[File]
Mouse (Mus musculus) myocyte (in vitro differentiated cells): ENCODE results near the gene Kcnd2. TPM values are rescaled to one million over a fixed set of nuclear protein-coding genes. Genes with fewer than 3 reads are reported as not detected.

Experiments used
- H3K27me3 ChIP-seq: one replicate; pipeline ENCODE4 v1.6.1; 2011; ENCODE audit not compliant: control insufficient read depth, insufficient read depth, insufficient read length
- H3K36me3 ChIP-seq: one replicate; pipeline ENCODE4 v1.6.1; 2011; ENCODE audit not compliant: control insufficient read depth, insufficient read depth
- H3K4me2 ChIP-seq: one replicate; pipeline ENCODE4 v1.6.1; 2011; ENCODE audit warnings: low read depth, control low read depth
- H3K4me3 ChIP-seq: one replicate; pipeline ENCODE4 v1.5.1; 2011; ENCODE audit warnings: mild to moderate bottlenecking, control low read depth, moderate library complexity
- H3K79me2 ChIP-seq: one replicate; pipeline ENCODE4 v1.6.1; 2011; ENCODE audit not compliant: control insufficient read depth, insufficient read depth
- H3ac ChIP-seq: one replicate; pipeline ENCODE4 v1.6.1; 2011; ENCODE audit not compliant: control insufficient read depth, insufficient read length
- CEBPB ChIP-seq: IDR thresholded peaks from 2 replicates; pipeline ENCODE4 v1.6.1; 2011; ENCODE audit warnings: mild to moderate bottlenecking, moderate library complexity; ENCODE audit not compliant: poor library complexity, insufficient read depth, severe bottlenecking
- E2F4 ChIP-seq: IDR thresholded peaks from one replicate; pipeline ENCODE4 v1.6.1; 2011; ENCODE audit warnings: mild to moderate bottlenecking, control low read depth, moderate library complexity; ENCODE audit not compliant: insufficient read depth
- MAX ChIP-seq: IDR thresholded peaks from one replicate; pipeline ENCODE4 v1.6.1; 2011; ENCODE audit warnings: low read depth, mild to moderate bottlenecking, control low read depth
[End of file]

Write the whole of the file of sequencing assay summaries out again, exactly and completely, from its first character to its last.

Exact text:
Mouse (Mus musculus) myocyte (in vitro differentiated cells): ENCODE results near the gene Kcnd2. TPM values are rescaled to one million over a fixed set of nuclear protein-coding genes. Genes with fewer than 3 reads are reported as not detected.

Experiments used
- H3K27me3 ChIP-seq: one replicate; pipeline ENCODE4 v1.6.1; 2011; ENCODE audit not compliant: control insufficient read depth, insufficient read depth, insufficient read length
- H3K36me3 ChIP-seq: one replicate; pipeline ENCODE4 v1.6.1; 2011; ENCODE audit not compliant: control insufficient read depth, insufficient read depth
- H3K4me2 ChIP-seq: one replicate; pipeline ENCODE4 v1.6.1; 2011; ENCODE audit warnings: low read depth, control low read depth
- H3K4me3 ChIP-seq: one replicate; pipeline ENCODE4 v1.5.1; 2011; ENCODE audit warnings: mild to moderate bottlenecking, control low read depth, moderate library complexity
- H3K79me2 ChIP-seq: one replicate; pipeline ENCODE4 v1.6.1; 2011; ENCODE audit not compliant: control insufficient read depth, insufficient read depth
- H3ac ChIP-seq: one replicate; pipeline ENCODE4 v1.6.1; 2011; ENCODE audit not compliant: control insufficient read depth, insufficient read length
- CEBPB ChIP-seq: IDR thresholded peaks from 2 replicates; pipeline ENCODE4 v1.6.1; 2011; ENCODE audit warnings: mild to moderate bottlenecking, moderate library complexity; ENCODE audit not compliant: poor library complexity, insufficient read depth, severe bottlenecking
- E2F4 ChIP-seq: IDR thresholded peaks from one replicate; pipeline ENCODE4 v1.6.1; 2011; ENCODE audit warnings: mild to moderate bottlenecking, control low read depth, moderate library complexity; ENCODE audit not compliant: insufficient read depth
- MAX ChIP-seq: IDR thresholded peaks from one replicate; pipeline ENCODE4 v1.6.1; 2011; ENCODE audit warnings: low read depth, mild to moderate bottlenecking, control low read depth